Friday, June 29, 2012

"father and son": continuing efforts

i have been at it for about three hours now and i think that is about all i will have in me today. i will post the photos of my progress in about 20 minute sittings. what i usually do during the 15-20 breaks is get clean water, clean off the palette, rinse the brushes, and play a few tunes (or learn) on the guitar. lately i ahve been working on some jim croce songs namely "you don't mess around with jim," and "it doesn't have to be that way." i actually used to know these and regularly played them but after a hiatus of 12 years my mind and fingers are not as nimble as they once were.  so, here are the steps with a little commentary.

first 25 minutes
here is mainly work on ben's hair, chin, neck. i thought his lip was pulled up on his *right* and was about to change it when i looked at the photo and realized it IS pulled upward by sollie's head. so, i will leave it alone. his *left* eye is a little high but i think i will leave it alone for now and assess when i am closer to done. it might not prove to be that big a deal.

the second session was used mainly for work on sollie's face and head with the steps about the same for his face as for ben's (or any other one's for that matter).

the third and last session today was spent refining sollie's face, neck, hair (what little he has at this stage), and adding a small negative shape off the *right*head to define the lateral extent of his head.

second 25 minutes
last 20 minutes

Thursday, June 28, 2012

father and son: change of plans

drawing and initial wash for "father and son"
for a number of reasons i decided to put off re-painting "catch me, grandpa." instead i am going to attempt a portrait-type painting of our son ben and his young son sollie while on an outing. the paper is a cold press, fabriano artisitico, 140#, sheet measuring 20"X16" but i am using only 19" of the height. the drawing was with HB graphite using a semi-contour approach. i hadn't done a painting with a baseline initial wash lately so i laid in a light value wash over the whole sheet making the center over the baby a more saturated, warm color using cadmium red light and cadmium yellow pale. everything receding from that was cooler, bluer, and less saturated. i used a 1" flat kolinski sable brush.

detail of face on "father and son"
when this was good and dry (tested by the absence of coolness when touched with the back of my hand) i started with the features. ben's nose was the first object of my attack  using the same colors i usually mix for caucasian skin, namely cadmium red light, raw sienna (it's in shade), and cerulean blue. putting in the underplane shadow and drawing the color both up and over the top and down into the upper lip using a clean, damp brush. this was followed by the *left* eye and then the *right* eye. the sequence i used is documented in numerous previous posts. the top of his forehead and temple areas were framed with burnt umber and cobalt blue with the lost edges on the *left* temple and *right* upper forehead near the part. i painted on an initial wash over the lips and shadow below the lower lip for the last of the work today.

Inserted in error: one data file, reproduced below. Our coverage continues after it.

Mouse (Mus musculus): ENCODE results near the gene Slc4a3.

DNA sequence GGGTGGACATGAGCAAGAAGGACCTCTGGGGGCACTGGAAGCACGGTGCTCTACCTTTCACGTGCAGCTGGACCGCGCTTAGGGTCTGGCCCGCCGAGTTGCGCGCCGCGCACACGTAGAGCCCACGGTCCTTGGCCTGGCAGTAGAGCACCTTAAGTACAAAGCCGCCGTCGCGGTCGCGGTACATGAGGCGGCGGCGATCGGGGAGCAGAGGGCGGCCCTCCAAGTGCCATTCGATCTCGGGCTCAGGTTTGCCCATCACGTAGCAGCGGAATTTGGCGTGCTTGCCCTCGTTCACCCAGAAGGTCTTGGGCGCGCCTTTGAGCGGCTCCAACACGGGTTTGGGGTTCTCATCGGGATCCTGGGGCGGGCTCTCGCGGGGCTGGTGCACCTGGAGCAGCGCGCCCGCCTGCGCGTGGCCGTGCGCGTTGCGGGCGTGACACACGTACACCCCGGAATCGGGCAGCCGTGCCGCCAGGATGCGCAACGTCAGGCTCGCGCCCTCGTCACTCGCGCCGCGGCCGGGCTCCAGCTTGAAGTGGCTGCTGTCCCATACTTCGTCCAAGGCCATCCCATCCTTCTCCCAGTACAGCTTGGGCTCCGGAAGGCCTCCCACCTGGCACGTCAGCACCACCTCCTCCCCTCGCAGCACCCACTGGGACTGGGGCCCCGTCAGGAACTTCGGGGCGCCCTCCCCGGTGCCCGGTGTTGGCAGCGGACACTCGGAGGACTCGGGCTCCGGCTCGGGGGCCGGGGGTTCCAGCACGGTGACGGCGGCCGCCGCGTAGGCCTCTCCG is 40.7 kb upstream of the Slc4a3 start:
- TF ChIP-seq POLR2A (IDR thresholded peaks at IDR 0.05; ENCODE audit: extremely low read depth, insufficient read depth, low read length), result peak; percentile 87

Wednesday, June 27, 2012

"catch me, grandpa" : lessons learned and redux

after looking a the final result of the last painting more and more of it began to bother me but i couldn't quite put my finger on the problem. in an attempt to resolve these issues i posted it on the brush with water (bww) forum to get some good feedback. which i got. eyes too high, not enough under chin showing for an upward gaze, foreshortening not correct, color temperature of receding shapes too warm.....i could go on and on.

this experience brings out a good point that, at least for me, i can't emphasize enough. in order to improve at almost anything, but especially at art, one must seek the opinion of others who aren't afraid of offending and speak their mind. to be sure the requester must have thick skin, but eventually one becomes inured to this sort of thing in the spirit of improvement. many sites where one posts end up being more of a mutual admiration exercise which serve little more than to "stroke" one's ego. i don't think this leads to change or improvement but only more of the same....which may or may not be good. an opportunity has been lost. to be sure, bww is not such a site and proof is in the results of the posting of this painting which garnered much good commentary all of which was helpful and for which i am thankful. these folks care about each other, their craft, and helping each other improve. what more could one want? so, if any bww-ers are reading or have read this, kudos and my undying gratitude.

i will start version 2.0 later today after a workout and lunch.

Friday, June 22, 2012

catch me, grandpa: finishing touches

after sleeping on this overnight i decided to "straighten up" the dark shape on the right side so that it more or less paralleled the diagonal of the one on the left, but i tried to make the sides where it touched the edges to be of different lengths. this along with finishing the checks on her gingham dress and placing a few more strands of hair over her torso and shoulders pretty much finished this off. if i am being honest i did noodle around with some niggling little things around about her face but they amounted to little and i managed to stop before i made a mess of things.

"catch me, grandpa," 16"X20
i am pleased with how this came out both from the perspective of the likeness but also the planning regarding the background that i did up front. although it made the painting process much less exciting and less of an adventure, it made a better painting, i think. i really don't need more excitement right about now.

i hope you enjoyed viewing as much as i enjoyed painting. off to tackle a little more "you don't mess around with jim". who knows? i may even dare to "spit in the wind."

Thursday, June 21, 2012

"catch me grandpa": a bit more but not quite done